In another three steps I make it to the door. A gentle push and it swings open, knocking against the opposite wall gently as the whole scene lays itself out in front of me again.

There she is, lying on the bed.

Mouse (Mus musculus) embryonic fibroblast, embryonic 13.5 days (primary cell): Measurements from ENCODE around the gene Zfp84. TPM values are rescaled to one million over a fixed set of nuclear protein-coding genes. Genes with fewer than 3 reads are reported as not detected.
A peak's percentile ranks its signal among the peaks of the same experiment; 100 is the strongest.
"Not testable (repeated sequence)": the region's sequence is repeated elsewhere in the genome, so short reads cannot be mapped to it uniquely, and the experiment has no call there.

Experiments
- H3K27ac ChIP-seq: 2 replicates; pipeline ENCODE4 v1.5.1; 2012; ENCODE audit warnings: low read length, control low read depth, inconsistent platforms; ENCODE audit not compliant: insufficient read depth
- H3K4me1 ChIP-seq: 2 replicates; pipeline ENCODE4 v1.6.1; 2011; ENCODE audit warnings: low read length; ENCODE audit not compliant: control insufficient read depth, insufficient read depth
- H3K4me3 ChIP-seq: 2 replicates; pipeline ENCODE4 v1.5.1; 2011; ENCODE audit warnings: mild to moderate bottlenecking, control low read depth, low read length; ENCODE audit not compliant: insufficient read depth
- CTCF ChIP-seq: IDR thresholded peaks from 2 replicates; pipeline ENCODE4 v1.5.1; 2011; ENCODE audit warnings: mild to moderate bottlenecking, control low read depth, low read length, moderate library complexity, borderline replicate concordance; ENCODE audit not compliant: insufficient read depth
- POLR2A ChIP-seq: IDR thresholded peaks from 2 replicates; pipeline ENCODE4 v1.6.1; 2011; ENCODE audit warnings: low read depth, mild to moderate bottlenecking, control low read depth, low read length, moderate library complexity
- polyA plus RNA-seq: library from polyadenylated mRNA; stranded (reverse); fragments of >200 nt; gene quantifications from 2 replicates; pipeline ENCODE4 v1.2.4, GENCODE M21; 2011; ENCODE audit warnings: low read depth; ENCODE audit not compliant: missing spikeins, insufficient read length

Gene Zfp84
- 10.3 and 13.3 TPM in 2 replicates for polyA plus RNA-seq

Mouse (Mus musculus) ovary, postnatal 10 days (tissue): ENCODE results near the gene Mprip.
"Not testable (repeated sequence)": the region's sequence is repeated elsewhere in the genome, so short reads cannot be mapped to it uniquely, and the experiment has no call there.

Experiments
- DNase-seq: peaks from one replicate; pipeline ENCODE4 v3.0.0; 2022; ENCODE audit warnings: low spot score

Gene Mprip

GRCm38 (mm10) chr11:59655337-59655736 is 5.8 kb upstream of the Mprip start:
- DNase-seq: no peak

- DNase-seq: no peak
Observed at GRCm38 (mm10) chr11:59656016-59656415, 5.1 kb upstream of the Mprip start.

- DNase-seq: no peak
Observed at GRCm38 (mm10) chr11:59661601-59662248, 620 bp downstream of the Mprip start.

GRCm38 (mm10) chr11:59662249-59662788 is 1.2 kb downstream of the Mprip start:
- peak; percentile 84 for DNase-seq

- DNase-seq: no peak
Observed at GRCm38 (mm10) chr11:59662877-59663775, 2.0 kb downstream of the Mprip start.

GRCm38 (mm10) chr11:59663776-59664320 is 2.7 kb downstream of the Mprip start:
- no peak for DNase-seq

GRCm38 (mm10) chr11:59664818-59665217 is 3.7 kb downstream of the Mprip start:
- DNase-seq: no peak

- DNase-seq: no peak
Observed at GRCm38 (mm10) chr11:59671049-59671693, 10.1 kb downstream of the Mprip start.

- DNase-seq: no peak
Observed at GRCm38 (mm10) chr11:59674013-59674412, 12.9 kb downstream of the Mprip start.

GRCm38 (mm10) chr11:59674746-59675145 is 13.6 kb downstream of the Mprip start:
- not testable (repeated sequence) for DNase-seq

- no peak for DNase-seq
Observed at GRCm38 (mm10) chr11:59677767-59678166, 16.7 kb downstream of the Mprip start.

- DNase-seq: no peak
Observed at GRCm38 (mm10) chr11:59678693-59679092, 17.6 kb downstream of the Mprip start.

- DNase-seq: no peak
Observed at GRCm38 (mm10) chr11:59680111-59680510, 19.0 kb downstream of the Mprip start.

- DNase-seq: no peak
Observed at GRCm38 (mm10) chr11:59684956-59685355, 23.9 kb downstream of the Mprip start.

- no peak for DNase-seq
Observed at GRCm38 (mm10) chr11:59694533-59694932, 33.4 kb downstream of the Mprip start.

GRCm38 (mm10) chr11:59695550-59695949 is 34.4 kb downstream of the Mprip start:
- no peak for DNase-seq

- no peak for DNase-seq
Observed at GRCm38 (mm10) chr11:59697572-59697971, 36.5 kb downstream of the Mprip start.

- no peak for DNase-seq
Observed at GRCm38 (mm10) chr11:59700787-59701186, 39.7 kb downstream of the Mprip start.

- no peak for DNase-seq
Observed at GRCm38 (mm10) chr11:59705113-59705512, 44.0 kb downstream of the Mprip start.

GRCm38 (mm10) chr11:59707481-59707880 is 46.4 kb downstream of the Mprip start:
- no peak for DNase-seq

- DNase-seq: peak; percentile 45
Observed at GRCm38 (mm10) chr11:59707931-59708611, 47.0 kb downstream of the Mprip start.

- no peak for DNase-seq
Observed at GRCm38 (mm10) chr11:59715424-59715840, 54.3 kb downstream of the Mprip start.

Her face is peaceful and serene; she doesn’t move. If her eyes weren’t open, you’d think she was just sleeping. From where I stand at the door you can’t even see the blood. But two steps back into the room and all over her chest is that tell-tale splash of dark red. On her side, with her petticoat folded over on itself, you can’t even see where the ax bit into her heart. You can’t see where I hacked into her chest, slashing up the petticoat all the while. You can’t see how brutally she died, not with your eyes. As I approach the bed I see his body slumped over on the opposite side, the covers wrapping him up as he tumbled away from me in the scuffle. The look frozen on his face is more panicked, pained. It only took me burying that ax in his chest and then slicing his neck open to finish him off. And as I survey the scene once again, I’m put in mind of the fact that I killed him first and then turned to her. He tried to fight me, and stumbled away to bleed out in a few moments. The memory stabs back at me, pointing an accusing finger and reminding me that she didn’t fight. She didn’t struggle or even scream. She just laid there, calm and quiet, just like she always was; the very picture of gentility and grace. She knew how badly she hurt me, and she knew what I would do when I found out. And somehow she had already made peace with me, long before I burst in on her and my brother in my own bed. In that moment, she looked at me, the way she had when we first locked eyes in church. Everything, our whole lives, was held in that glance. To see it broke my heart more than knowing she had been unfaithful. Her eyes told me she forgave me for what I done, and my ax told her the same thing. My wife and my brother, adulterers, paid for their sins with their lives. I’ll leave God to judge the rest of it.